The administration of intravenous lidocaine was found to reduce the amount of propofol needed during endoscopic retrograde cholangiopancreatography (ERCP) procedures, according to results from a randomized, double-blinded study published in Gastrointestinal Endoscopy.
A total of 48 patients scheduled to undergo ERCP at Qilu Hospital at Shandong University in China were randomly assigned to either a lidocaine or propofol group. All patients were premedicated with intravenous midazolam 0.02 mg/kg and sufentanil 0.1 µg/kg. Sedation was induced in the entire cohort with a bolus of propofol, with continued perfusion of propofol for maintenance. Patients in the lidocaine group (n=24) received a bolus of lidocaine 1.5 mg/kg followed by a continuous infusion of 2 mg/kg/h. Patients in the propofol group (n=24) received a bolus of propofol adjusted for age and American Society of Anesthesiologists physical classification system status (0.25 mg/kg for those aged >75 years or ASA III [severe systemic disease], 0.50 mg/kg for those aged 40-74 years, or 0.75 mg/kg aged <40 years), followed by a continuous infusion of 2 to 4 mg/kg/h, depending on patient age and health status. Additional propofol was administered to patients in both groups during the procedure based on patient comfort.
The investigators reported that patients in the lidocaine group required propofol 33.8% less frequently than those in the propofol group (212.0 ± 118.2 mg vs 320.0 ± 189.6 mg; P =.023). Involuntary movements were observed less frequently in patients receiving lidocaine compared with those receiving propofol (12.5% vs 41.7%; P =.049). Following the procedure, patients in the lidocaine group reported experiencing less pain (0 vs 3; P =.005) and fatigue (2 vs 5; P <.001) as demonstrated by visual analog scale score compared with those in the propofol group.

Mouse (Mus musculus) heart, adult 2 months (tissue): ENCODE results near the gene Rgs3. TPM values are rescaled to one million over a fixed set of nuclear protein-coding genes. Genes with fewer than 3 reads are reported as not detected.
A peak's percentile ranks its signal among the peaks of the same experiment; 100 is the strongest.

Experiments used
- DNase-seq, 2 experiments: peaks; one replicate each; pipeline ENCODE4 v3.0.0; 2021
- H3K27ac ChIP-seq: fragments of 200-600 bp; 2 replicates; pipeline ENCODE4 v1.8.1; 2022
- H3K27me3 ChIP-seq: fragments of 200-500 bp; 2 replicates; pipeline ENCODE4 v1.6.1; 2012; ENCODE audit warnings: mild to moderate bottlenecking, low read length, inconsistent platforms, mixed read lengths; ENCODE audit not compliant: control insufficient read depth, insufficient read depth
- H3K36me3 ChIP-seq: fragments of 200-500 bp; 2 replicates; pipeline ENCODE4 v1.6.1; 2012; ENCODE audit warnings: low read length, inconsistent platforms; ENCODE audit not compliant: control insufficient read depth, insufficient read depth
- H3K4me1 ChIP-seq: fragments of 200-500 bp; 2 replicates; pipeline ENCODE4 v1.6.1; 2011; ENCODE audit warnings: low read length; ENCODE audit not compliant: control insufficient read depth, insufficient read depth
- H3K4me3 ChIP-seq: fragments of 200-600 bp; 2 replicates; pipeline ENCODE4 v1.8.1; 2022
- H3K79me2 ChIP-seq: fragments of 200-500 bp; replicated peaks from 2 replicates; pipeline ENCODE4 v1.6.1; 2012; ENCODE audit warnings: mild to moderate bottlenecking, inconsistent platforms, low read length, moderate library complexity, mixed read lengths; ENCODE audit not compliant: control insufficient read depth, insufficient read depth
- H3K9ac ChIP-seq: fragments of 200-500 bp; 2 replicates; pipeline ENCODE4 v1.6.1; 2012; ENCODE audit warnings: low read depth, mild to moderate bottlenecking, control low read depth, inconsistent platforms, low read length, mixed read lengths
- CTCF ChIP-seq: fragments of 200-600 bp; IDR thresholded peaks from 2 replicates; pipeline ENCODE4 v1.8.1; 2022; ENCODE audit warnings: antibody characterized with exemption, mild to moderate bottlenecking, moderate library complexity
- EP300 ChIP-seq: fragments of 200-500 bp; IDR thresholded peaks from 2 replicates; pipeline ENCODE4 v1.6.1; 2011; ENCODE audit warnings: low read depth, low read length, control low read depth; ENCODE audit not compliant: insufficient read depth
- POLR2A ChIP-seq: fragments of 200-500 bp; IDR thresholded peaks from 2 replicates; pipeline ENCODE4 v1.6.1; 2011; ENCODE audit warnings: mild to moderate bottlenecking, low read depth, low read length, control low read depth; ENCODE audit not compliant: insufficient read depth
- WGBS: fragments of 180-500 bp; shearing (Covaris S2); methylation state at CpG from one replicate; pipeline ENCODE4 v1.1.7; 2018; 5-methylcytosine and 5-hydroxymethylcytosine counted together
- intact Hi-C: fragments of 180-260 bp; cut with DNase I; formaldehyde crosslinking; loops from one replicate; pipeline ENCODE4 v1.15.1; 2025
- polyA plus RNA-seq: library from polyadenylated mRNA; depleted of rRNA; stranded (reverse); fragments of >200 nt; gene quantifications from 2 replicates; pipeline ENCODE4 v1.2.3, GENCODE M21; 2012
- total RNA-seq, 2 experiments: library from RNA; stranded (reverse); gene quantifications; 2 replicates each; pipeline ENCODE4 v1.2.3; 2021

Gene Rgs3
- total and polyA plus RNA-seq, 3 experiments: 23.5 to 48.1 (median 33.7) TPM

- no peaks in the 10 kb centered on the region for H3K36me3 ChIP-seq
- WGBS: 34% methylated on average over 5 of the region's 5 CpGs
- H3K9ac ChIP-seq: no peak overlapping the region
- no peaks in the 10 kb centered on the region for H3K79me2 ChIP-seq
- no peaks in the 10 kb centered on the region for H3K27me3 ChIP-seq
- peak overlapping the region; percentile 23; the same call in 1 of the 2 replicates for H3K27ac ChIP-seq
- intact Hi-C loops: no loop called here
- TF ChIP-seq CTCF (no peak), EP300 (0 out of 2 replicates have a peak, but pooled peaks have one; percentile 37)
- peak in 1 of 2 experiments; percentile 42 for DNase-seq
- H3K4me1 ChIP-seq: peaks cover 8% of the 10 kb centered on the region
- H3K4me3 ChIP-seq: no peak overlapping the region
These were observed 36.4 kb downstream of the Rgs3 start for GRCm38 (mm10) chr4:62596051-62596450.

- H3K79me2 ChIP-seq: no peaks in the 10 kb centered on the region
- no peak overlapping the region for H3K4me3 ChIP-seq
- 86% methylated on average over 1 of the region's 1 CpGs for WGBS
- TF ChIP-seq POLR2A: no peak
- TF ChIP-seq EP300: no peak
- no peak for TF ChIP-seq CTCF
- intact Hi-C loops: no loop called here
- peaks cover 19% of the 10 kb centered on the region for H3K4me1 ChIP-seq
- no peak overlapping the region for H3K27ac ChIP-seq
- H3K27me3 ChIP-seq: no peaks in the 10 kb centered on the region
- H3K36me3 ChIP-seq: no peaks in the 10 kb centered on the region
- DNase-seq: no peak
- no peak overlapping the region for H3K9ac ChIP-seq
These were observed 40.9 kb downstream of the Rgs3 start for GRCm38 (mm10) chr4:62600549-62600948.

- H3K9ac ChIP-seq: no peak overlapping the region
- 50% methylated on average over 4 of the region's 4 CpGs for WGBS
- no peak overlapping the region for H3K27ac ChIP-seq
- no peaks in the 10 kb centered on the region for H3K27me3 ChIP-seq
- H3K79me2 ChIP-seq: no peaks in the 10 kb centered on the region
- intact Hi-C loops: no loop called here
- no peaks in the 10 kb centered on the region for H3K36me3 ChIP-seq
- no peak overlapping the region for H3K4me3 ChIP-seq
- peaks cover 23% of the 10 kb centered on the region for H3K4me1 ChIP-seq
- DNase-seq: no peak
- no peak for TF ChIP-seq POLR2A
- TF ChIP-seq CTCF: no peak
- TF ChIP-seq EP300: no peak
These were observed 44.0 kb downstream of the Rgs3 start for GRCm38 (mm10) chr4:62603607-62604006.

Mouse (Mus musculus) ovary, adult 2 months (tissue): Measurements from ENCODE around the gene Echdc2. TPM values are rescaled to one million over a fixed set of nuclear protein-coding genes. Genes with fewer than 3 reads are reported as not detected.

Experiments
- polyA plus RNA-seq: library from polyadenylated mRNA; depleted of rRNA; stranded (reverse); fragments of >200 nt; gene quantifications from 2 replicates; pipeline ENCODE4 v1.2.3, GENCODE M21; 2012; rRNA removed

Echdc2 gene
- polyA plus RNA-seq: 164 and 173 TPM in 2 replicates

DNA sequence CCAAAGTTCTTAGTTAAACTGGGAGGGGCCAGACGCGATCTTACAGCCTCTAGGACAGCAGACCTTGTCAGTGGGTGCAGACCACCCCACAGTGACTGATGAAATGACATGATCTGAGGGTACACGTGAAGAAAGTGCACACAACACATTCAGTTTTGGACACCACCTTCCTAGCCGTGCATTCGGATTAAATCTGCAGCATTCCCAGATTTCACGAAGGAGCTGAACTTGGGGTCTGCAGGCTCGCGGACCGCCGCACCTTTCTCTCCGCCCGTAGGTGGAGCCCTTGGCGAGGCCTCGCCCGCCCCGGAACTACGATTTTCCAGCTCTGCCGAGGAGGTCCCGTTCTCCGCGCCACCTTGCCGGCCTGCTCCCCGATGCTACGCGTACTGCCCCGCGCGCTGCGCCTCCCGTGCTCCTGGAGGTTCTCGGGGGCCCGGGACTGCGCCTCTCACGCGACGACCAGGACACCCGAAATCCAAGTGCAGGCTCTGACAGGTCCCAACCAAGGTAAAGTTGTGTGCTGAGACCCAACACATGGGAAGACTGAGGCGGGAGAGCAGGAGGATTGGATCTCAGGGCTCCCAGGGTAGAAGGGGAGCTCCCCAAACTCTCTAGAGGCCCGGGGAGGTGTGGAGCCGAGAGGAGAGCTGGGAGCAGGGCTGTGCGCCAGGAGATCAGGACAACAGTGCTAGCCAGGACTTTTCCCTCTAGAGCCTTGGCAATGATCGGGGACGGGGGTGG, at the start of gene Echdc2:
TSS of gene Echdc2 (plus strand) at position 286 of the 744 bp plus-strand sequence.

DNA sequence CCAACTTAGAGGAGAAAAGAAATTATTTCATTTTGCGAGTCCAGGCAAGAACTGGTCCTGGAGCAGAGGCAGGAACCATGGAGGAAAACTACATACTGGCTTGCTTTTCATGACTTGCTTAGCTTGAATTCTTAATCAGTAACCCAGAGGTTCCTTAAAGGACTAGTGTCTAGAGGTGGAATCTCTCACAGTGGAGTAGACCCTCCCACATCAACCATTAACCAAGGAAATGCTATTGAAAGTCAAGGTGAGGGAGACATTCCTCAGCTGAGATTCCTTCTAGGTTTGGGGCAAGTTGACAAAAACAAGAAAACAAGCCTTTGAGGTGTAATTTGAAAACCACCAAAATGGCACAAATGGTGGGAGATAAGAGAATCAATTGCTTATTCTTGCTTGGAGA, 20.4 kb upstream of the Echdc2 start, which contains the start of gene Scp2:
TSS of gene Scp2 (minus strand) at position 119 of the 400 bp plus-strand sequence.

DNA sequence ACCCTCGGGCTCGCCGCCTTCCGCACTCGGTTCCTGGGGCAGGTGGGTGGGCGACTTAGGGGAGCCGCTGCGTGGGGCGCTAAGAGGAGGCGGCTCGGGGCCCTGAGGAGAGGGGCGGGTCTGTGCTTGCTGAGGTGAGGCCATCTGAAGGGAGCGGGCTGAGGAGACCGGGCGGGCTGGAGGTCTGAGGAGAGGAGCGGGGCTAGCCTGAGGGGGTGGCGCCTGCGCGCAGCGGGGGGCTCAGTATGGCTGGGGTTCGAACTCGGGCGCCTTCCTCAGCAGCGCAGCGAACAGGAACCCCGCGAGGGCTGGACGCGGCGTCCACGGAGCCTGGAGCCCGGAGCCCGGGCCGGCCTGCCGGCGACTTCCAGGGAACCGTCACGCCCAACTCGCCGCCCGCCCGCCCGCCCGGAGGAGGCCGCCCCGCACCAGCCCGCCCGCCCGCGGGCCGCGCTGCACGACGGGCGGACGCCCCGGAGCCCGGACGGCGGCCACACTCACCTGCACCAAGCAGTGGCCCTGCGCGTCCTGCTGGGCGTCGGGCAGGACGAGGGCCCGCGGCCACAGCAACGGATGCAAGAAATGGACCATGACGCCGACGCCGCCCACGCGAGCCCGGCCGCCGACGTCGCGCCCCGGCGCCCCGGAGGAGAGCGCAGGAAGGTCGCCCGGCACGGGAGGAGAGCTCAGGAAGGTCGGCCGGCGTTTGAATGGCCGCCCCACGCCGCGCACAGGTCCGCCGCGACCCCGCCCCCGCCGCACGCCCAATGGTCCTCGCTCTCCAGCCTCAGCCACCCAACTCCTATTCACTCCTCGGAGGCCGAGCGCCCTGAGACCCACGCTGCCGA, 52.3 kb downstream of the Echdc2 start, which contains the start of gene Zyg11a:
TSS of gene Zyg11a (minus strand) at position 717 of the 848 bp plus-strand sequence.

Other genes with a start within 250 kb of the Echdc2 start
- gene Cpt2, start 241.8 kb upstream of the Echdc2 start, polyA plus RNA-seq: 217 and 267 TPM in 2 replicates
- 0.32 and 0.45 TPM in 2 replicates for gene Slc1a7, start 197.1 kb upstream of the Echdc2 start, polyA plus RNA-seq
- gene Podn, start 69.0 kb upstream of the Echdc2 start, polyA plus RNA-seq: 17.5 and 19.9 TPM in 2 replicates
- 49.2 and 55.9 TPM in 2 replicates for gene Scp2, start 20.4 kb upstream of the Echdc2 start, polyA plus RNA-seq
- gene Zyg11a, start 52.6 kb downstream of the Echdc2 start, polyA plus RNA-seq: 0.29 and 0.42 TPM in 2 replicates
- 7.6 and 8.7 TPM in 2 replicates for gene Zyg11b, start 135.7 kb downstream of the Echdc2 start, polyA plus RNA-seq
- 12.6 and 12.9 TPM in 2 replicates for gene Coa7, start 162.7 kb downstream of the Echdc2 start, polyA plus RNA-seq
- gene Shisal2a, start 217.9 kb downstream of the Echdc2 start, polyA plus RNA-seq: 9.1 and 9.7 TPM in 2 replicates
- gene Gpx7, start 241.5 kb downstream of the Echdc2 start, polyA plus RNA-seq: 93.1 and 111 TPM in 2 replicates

Compared with the group receiving propofol, patients in the lidocaine group experienced significantly reduced induction time (2.6 ± 0.5 vs 3.2 ± 1.0 minutes; P =.015), time to awaken (2.5 ± 1.5 vs 9.2 ± 7.8 minutes; P <.001), and time to full recovery (5.6 ± 2.7 vs 15.0 ± 9.3 minutes; P <.001).
The investigators report limitations of this study to include the use of midazolam and sufentanil as premedications, as these drugs have been demonstrated to reduce the need for propofol and may have altered the study findings. Furthermore, body mass index measurements of the study participants were relatively low, (23.64 ± 3.5 kg/m2 for the lidocaine group and 23.0 ± 3.95 kg/m2 for the propofol group), so outcomes may not be generalizable to a heavier patient population.
In light of the reduced need for propofol, reduction in involuntary body movements, and alleviation of pain and fatigue reported by patients following ERCP, the study authors conclude that “lidocaine could be considered as an effective and safe adjuvant drug for ERCP sedation.”
Liu J, Liu X, Peng L, Ji R, Liu C, Li Y-Q. Efficacy and safety of intravenous lidocaine in propofol-based sedation for ERCP procedures: a prospective, randomized, double-blinded, controlled trial [published online March 7, 2020] Gastrointest Endosc doi:10.1016/j.gie.2020.02.050